Essay on Freud and C.S Lewis: Opposite Points of View on Religion

1024 Words 5 Pages
Two great men, two exact opposite points of view, when it comes to the question of a master creator. These two men would have a profound effect on the life that we live today. Freud who was born to an orthodox Jewish family in the mid 1800’s was born into a lower class family his father was in the wool trade. The collapse of the family business moved him and his family to a Vienna, Ghetto. Freud would later become the voice of science in a logical and philosophical battle. The latter would be author, C.S Lewis; Lewis grew up in a religious home as well, being born 42 years after the birth of Freud. Lewis’s parents were both educated individuals. Lewis’s father was a lawyer and his mother a mathematician. These men would both face their …show more content…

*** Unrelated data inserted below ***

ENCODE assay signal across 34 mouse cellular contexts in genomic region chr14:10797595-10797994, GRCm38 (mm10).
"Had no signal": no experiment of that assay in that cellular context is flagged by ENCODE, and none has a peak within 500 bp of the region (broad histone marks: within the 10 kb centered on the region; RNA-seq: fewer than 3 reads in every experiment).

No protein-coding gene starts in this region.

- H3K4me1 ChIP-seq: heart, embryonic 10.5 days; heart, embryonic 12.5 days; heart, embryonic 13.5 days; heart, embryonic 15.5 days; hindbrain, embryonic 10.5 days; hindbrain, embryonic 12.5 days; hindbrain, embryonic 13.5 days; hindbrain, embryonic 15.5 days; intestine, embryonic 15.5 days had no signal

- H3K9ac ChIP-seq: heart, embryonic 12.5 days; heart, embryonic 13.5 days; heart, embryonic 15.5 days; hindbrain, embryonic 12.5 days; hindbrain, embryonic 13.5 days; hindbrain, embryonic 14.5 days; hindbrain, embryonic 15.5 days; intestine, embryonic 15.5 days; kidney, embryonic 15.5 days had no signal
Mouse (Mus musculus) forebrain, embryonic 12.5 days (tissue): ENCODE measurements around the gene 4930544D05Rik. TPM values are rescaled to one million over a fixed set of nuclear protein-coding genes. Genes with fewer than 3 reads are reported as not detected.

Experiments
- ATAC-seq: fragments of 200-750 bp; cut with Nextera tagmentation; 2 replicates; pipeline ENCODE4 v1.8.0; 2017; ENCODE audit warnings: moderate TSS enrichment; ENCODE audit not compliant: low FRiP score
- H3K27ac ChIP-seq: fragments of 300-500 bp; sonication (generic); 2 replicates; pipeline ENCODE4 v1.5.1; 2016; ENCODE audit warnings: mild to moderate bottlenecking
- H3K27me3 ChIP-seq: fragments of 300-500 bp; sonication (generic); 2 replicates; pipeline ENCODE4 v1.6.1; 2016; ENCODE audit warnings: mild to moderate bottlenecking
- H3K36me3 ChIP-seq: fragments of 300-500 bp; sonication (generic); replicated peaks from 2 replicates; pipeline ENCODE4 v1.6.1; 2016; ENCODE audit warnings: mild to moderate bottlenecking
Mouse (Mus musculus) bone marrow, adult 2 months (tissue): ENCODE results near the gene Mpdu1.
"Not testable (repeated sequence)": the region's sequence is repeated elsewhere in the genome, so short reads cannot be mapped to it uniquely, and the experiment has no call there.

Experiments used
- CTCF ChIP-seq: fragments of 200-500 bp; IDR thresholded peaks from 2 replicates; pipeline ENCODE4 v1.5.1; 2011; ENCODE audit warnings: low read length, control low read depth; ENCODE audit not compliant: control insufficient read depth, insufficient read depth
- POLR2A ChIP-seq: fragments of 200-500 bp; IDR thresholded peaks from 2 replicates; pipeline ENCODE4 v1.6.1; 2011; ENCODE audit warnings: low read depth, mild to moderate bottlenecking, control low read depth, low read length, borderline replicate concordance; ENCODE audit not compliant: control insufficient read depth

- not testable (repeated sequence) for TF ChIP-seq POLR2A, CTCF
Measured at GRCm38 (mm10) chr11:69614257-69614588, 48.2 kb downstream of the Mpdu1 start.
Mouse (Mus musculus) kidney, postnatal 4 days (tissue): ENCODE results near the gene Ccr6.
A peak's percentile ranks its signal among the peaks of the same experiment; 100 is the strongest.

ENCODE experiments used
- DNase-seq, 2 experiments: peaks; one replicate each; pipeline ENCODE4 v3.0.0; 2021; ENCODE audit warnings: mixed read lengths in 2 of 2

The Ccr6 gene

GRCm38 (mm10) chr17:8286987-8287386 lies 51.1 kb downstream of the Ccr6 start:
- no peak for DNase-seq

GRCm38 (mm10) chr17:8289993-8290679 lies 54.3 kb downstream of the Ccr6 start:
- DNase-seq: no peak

In his teens and school fairing days Freud, studied the sciences. In his preparation for schools during the 1880’s and 1890’s Freud was exposed to many different ways and ideas of thinking. Freud’s thinking partially took on the ideas expressed in the times popular book, The Origin of Species by Charles Darwin. The learning climate that Freud was developing in was one of science and logic. The scientist and researchers around the world now explained mysteries that once confounded the human mind, daily. Ernst Brucke was one of the most influential figures in Freud’s life. Freud studied under Brucke as a research assistant in the field of neurology. This man had an intense influence on the young Jewish student. Freud would obtain his doctorate in medicine in 1881. He however would face many hardships due to his ethnic heritage. In 1886 Freud opened his first neurologist's office in Vienna, Rathausstrasse 7. With the guidance of Jean-Martin Charcot, Freud learned hypnosis as a clinical treatment. Freud began formulating his own theories on how the mind works and what the underlying causes were. Through his studies and learning, Freud decided he much preferred science to religion and his atheism came to fruition. Freud believed that all things had an explanation and this explanation was in the mind. Religion, in Freud's view, was simply a poor

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